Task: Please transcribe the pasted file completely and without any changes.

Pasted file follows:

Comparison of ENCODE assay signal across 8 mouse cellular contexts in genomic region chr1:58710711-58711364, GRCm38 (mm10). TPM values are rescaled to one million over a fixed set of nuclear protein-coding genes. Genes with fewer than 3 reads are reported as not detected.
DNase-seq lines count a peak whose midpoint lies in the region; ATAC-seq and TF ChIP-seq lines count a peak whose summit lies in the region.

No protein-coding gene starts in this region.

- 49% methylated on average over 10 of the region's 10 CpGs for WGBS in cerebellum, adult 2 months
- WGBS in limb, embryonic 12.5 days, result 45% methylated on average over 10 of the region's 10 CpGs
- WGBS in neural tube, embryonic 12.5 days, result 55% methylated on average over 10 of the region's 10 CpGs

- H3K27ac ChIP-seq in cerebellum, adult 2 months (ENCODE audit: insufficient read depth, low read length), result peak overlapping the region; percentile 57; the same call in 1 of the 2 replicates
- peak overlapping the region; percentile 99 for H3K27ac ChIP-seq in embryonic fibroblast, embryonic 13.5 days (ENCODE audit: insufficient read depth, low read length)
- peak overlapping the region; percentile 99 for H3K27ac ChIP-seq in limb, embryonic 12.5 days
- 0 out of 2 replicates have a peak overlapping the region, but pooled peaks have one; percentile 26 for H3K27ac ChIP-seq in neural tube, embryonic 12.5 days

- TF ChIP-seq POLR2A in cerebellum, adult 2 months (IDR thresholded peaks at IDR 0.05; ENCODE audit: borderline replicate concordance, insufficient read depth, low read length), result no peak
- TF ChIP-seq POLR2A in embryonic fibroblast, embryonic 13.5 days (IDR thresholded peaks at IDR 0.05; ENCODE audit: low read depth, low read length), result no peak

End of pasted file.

Comparison of ENCODE assay signal across 8 mouse cellular contexts in genomic region chr1:58710711-58711364, GRCm38 (mm10). TPM values are rescaled to one million over a fixed set of nuclear protein-coding genes. Genes with fewer than 3 reads are reported as not detected.
DNase-seq lines count a peak whose midpoint lies in the region; ATAC-seq and TF ChIP-seq lines count a peak whose summit lies in the region.

No protein-coding gene starts in this region.

- 49% methylated on average over 10 of the region's 10 CpGs for WGBS in cerebellum, adult 2 months
- WGBS in limb, embryonic 12.5 days, result 45% methylated on average over 10 of the region's 10 CpGs
- WGBS in neural tube, embryonic 12.5 days, result 55% methylated on average over 10 of the region's 10 CpGs

- H3K27ac ChIP-seq in cerebellum, adult 2 months (ENCODE audit: insufficient read depth, low read length), result peak overlapping the region; percentile 57; the same call in 1 of the 2 replicates
- peak overlapping the region; percentile 99 for H3K27ac ChIP-seq in embryonic fibroblast, embryonic 13.5 days (ENCODE audit: insufficient read depth, low read length)
- peak overlapping the region; percentile 99 for H3K27ac ChIP-seq in limb, embryonic 12.5 days
- 0 out of 2 replicates have a peak overlapping the region, but pooled peaks have one; percentile 26 for H3K27ac ChIP-seq in neural tube, embryonic 12.5 days

- TF ChIP-seq POLR2A in cerebellum, adult 2 months (IDR thresholded peaks at IDR 0.05; ENCODE audit: borderline replicate concordance, insufficient read depth, low read length), result no peak
- TF ChIP-seq POLR2A in embryonic fibroblast, embryonic 13.5 days (IDR thresholded peaks at IDR 0.05; ENCODE audit: low read depth, low read length), result no peak